Posts Tagged ‘afrobeat’

New issue (Nov/Dec, #104) on sale now!

Posted on October 10th, 2014 in News, Recent posts by .


Tony Allen & Orlando Julius, Idan Raichel and Kassé Mady Diabaté

The November/December 2014 (#104) edition is on sale in the UK from today. The free exclusive 16-track covermount CD features ten tracks from our latest Top of the World albums and a guest playlist by Inspector Rebus author Ian Rankin.

Featured on the Top of the World CD are new tracks from Kathryn Tickell & The Side and Bangalore singer/songwriter Raghu Dixit, plus a track from Afrobeat pioneer Tony Allen’s critically acclaimed new album Film of Life. We’ve also thrown in a 15-track bonus CD of music from Galicia for your listening pleasure.

This issue also includes…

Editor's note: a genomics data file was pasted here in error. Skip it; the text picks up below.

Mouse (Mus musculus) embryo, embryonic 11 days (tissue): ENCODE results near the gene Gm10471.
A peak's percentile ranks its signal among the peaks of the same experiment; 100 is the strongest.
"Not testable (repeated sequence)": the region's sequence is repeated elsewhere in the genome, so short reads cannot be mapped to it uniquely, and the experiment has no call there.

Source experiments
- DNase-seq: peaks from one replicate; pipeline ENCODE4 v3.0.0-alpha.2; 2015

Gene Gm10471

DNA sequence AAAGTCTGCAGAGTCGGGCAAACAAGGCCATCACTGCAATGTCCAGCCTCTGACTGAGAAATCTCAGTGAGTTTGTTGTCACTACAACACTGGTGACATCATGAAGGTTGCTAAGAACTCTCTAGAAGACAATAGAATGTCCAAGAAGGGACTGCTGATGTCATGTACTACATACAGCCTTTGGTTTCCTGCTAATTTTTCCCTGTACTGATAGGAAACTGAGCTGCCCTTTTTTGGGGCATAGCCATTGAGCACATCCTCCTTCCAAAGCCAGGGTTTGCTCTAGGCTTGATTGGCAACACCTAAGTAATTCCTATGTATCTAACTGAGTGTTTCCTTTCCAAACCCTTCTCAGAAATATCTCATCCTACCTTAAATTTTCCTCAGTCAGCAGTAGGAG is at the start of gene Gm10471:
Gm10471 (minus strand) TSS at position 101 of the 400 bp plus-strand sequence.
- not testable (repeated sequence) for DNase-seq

• Giants of Afrobeat – Nigel Williamson talks to the two under-appreciated pioneers of Afrobeat, Tony Allen and Orlando Julius. Both are celebrating their 50-year career in the autumn with the release of their respective albums, Film of Life and Jaiyede Afro.
• Idan Raichel – Simon Broughton speaks to the prolific collaborator about working with Vieux Farka Touré and what it means to be an Israeli musician.
• Jyotsna Srikanth – The South Indian violinist speaks to Tim Woodall about her mission to highlight her Karnatic heritage and her journey so far.